Research

  • November 2, 2017
    by Christina

    Special Collections, St. Catherine University Library I feel like I keep saying this a lot, but I’m often surprised about the treasures that are hidden in plain sight. When I first arrived at St. Kate’s, Heather Carroll, a graduate student in the Masters of Library and Information Science (MLIS) Program, told me that we had a few Japanese prints hidden in the library’s Special […]

  • September 11, 2017
    by Christina

    For curious eyes, I just published a brief essay titled “Should You Pull?: Gachapon, Risk, and Reward in Mobile Gaming” with First Person Scholar. I’m trying to historicize plastic capsule toy vending machines in Japan, or gachapon, while also thinking forward to their application in mobile games as a monetary model. The essay brings together cultural history with some examples of application where the […]

  • The summer is off to a fantastic start! It has been hard to get my head into writing, so I’ve thrown my effort into developing a new online resource using ArcGIS and the StoryMap feature that they offer for free. It isn’t live yet, but I’m close… I have some experience working with the basic functions of mapping in ArcGIS through the Traveling Hokkaido project. […]

  • November 4, 2016
    by Christina

    It is hard to believe how quickly autumn as come — it feels like  yesterday that I was just getting settled into this office. Our campus is positively gorgeous at this time of year, and I take every opportunity that I can to set foot outside of the brutalist concrete of the Visual Arts Building to soak in the color of the changing leaves. […]

  • August 24, 2016
    by Christina

    The greatest part of moving to St. Paul thus far has been the sheer amount of local antique and thrift shops. I love antiquing because of the treasures you unexpectedly come across. A while ago, I posted about two Ainu nipopo dolls that I stumbled across in an Orange County shop. Although I will never again be so lucky, it is surprisingly easy to […]

  • May 28, 2016
    by Christina

    This paper is a bit of a “break” from my recent research on visual and material culture in the late Meiji period. I will be chairing a panel at Console-ing Passions (International Conference on Television, Video, Audio, New Media and Feminism) on Japanese visual culture, with papers presented by Colleen Laird from Bates College (“Screened and Not Heard: The Transnational Treasure Text of Kikuchi Rinko”), and […]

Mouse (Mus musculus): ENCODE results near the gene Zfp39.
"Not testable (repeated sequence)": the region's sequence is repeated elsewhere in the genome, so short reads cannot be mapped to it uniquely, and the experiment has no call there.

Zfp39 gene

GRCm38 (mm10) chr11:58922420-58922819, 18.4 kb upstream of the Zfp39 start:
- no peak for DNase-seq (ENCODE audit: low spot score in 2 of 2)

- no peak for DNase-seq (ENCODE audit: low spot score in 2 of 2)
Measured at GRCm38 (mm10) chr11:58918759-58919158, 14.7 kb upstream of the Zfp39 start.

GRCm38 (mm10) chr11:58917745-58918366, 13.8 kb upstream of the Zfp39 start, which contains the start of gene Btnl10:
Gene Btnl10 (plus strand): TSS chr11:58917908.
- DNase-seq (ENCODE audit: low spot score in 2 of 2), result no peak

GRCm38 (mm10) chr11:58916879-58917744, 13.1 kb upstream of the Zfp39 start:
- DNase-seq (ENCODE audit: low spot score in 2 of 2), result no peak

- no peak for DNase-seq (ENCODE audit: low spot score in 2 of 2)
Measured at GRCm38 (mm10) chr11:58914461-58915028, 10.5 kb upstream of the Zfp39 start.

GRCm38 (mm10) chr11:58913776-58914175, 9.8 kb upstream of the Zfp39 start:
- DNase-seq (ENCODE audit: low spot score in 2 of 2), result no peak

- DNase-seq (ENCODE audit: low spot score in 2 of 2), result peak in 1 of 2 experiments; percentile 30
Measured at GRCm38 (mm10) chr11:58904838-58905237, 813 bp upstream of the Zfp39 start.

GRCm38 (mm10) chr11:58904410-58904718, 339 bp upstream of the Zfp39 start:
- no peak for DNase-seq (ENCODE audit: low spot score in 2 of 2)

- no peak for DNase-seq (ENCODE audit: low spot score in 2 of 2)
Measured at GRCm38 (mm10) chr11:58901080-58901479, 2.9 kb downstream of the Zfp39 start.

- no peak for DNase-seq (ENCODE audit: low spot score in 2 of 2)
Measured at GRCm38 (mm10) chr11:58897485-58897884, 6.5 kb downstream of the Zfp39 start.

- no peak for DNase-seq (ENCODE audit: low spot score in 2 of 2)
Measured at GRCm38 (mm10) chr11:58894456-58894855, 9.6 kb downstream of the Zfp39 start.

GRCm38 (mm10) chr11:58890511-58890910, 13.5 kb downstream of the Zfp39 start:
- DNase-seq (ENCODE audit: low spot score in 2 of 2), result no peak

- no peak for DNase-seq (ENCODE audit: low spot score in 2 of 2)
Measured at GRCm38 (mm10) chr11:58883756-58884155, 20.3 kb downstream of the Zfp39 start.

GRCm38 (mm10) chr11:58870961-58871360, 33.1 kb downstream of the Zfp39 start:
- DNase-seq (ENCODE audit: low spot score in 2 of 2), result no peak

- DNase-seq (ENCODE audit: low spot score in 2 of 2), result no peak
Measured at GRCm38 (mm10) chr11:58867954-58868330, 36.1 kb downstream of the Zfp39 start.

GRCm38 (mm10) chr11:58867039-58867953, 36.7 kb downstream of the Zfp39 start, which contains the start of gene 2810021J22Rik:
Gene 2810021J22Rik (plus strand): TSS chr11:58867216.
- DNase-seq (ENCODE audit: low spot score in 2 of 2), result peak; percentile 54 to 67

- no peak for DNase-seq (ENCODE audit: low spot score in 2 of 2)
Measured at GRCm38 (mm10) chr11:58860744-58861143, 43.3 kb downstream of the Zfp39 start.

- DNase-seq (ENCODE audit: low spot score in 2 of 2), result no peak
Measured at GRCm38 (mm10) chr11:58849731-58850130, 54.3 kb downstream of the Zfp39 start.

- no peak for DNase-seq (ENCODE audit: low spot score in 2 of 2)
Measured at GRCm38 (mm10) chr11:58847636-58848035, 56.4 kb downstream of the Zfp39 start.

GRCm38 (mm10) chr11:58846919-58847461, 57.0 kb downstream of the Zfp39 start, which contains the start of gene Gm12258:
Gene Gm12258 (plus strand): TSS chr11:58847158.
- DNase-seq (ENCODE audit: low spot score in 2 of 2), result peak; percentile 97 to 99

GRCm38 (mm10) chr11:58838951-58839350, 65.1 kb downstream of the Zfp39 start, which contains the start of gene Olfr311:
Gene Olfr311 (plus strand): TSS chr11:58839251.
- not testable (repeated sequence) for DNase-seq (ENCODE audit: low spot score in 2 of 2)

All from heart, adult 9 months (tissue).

• I am thrilled to present some of the work I’ve been doing on Japanese artist Kondō Kōichiro at the Art Historians of the Twin Cities symposium this April 2nd (Saturday). I’ll be exploring the work of Kondō Kōichiro, who traveled to Hokkaido in 1917 and depicted the Ainu in the village of Shiraoi in manga caricatures published the same year in the Yomiuri Newspaper. […]

  • October 18, 2014
    by Christina

    My childhood in Pennsylvania was filled of memories of antique shops, flea markets, auctions, and estate sales. I think it was somewhere between the rows of old objects that I discovered a love of history and a passion for the hunt. I vividly remember summer Saturdays, watching the world fly by from the passenger seat of my mother’s car. It lacked air conditioning and […]

  • Welcome message at the Hokkaido Old Government Building
    October 19, 2013
    by Christina

    Leaves are just starting to change on the Hokkaido University campus. This post is long overdue, but greetings from Hokkaido, Japan!  I was barely back in California for two weeks after researching at the Smithsonian before I re-packed my bags for a year of research abroad. I am very fortunate to be the recipient of a University of California Pacific Rim Research Program Advanced Graduate […]

  • August 14, 2013
    by Christina

    Sometimes research takes you in surprising directions. I started my day by perusing Birds of Japan (1880) by T.W. Blakiston (a famous naturalist/businessman who discovered the Blakiston’s line — a zoo-geographical boundary demarcated by the Tsugaru Strait that separates the Siberian avifauna of Hokkaido from that of Honshu). Somehow, through a strange twist of sources, I ended up absorbed by the otherworldly illustrations of […]

Christina M. Spiker | Research
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